Yesterday I blogged on the challenges of matching – unquestionably real, potentially life-changing challenges that have kept me thinking, worrying, hoping, pondering, analysing, digging deep and then deeper.
Well today I want to talk about a (hopefully) rather more superficial struggle. Or perhaps, actually, this is *the* BIGGIE!
My Social Worker asked for a photo. Not the (rubbish) passport photo I provided at the beginning but one to go with my “profile”.
This is not, for me, a good development.
I am remarkably self-accepting in most ways in terms of looks and self-presentation. If I am clean, tidy (enough), my hair has been brushed (or at least a comb dragged through wet hair at least once in the morning) … well generally that’ll do. I smile at myself in passing in the mirror occasionally – but I’m quite able to leave the house without having even looked in a mirror. Yes, not exactly high maintenance me (or not in this respect anyway!).
But photos. Photos of me are not my thing. I am not, as I wrote on Twitter, one of the #SelfieGeneration. I’ve never seen the attraction of ruining a perfectly good picture of a tree, a beach, a river, a building or a group of friends with a shot of me that will always make me sigh slightly.
So … the Social Worker helpfully provides some suggestions:
- I should be smiling and happy (to demonstrate I’m a cheerful person I assume, and not some kind of evil monster?!)
- I should be on my own (if there’s anyone else in the photo it’ll lead to confusion seeing as how I’m a singly adopter)
- I should be directly face on
- … and preferably I should be doing something interesting that reflects my personality.
Er … you whaaaaaa?
Of course I adopted a helpful, logical, sensible response to this challenge from my Social Worker. That is, this #NotTheSelfieGeneration potential adopter did precisely nothing about it at all for a couple of weeks.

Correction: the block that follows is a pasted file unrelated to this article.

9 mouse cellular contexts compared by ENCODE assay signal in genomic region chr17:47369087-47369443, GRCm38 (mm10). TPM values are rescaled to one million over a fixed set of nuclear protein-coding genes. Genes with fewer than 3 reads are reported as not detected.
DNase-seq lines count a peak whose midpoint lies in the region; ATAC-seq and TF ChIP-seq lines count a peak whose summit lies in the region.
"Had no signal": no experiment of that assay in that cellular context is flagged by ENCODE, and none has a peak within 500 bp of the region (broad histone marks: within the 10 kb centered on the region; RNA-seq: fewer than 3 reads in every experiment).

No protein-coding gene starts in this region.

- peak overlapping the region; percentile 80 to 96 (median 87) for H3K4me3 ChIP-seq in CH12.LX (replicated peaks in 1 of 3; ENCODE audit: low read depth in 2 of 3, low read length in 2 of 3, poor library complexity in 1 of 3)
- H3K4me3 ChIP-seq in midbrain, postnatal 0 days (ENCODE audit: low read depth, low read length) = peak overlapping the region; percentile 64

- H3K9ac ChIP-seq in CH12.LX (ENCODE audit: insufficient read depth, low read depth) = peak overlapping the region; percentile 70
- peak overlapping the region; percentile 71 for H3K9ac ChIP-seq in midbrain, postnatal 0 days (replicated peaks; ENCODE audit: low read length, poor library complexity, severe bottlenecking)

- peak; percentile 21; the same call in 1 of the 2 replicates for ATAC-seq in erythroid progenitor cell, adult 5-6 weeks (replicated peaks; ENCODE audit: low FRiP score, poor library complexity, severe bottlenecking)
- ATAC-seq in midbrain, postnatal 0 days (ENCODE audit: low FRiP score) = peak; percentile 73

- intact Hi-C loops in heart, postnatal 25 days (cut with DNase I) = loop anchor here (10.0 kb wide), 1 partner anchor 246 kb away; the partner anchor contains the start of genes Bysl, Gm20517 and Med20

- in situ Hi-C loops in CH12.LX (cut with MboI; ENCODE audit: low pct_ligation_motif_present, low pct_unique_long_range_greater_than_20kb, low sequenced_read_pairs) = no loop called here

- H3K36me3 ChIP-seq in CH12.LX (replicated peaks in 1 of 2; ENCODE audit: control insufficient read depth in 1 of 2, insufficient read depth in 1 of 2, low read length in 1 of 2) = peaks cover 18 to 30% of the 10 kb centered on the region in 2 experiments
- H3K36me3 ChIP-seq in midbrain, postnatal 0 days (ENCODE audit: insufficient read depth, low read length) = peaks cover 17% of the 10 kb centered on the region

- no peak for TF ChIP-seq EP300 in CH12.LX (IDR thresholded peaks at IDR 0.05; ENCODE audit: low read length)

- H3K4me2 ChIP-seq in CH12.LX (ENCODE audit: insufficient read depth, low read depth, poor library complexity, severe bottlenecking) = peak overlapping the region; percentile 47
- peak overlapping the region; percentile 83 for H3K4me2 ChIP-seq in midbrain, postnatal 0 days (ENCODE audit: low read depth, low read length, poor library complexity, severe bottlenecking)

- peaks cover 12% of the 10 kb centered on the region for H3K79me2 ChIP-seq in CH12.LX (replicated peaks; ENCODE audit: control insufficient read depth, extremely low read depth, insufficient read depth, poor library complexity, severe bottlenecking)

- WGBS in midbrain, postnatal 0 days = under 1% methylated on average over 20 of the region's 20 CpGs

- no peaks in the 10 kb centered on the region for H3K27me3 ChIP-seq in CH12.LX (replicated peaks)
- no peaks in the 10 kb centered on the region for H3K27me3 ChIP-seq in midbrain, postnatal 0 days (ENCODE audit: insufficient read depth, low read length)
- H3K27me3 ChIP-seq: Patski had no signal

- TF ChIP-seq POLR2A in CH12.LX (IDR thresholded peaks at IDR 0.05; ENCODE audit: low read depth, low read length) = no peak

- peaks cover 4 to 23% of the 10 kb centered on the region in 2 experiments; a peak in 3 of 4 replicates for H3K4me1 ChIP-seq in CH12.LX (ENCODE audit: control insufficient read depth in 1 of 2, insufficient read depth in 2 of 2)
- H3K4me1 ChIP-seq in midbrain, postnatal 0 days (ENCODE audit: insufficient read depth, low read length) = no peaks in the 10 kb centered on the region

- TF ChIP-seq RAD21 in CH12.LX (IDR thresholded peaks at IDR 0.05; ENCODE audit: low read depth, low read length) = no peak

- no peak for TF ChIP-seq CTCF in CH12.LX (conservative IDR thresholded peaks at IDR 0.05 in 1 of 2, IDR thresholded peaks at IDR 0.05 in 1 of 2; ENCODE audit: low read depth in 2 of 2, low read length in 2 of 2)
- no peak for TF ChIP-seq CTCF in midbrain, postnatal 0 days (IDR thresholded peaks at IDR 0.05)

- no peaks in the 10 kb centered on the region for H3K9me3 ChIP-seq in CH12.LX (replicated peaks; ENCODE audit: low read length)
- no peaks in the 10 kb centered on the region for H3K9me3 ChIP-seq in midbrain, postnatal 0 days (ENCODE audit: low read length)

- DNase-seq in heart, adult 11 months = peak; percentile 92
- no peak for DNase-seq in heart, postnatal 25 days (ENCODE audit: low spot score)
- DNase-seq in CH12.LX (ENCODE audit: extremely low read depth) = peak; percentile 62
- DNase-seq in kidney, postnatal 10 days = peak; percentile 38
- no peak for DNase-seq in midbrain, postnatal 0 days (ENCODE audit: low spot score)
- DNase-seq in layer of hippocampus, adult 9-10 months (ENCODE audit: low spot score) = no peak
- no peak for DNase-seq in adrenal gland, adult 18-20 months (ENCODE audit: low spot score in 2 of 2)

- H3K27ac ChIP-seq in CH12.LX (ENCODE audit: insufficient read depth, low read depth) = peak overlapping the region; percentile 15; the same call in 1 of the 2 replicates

Apparently ignoring things doesn’t actually make them go away though.
So, bracing myself, I eventually asked friends who I met up with a couple of weekends ago to try and take photos of me (ouch). I then squirmed and wasn’t very helpful or receptive when they tried to do as I’d requested. And of course I haven’t get got around to asking one friend for his photos anyway! More photos were snapped by another friend as we wandered around a city being tourists. We were lucky and had gorgeous sun and warmth. Which of course … meant the few photos we managed were all shadows and squinting. That was it. Those were my attempts to rise to this challenge.
Eventually, therefore, this weekend my trusted (and already famous on this blog) Mum came to the rescue by taking some photos using my own phone as we dog-walked in a local forest. I’m still not convinced but at least we tried. (I don’t suppose I can use any of the ones with my Mum’s lovely dog though as again that would be confusing, although they do actually show me doing something which of course none of the others do – and of course they’re the best photos she took!)
I guess I need to keep snapping. I know that at some point I’m going to have to do lots of photos (assuming that one day the much hoped for link-then-match stage takes place) so I might as well keep practising. (I’m definitely stealing the best idea I’ve spotted from someone else online – to take several T-shirts and spend all day out and about doing all your photos in one fail swoop!)
You never know, I might even get a few I like if I keep taking as many as possible. I guess it’s possible. Maybe I’ll even become addicted and join the #SelfieGeneration – but I wouldn’t hold your breath gentle reader! For now at least I remain happily with my own sort: proud to be among those who, like me, consider themselves very firmly #NotTheSelfieGeneration.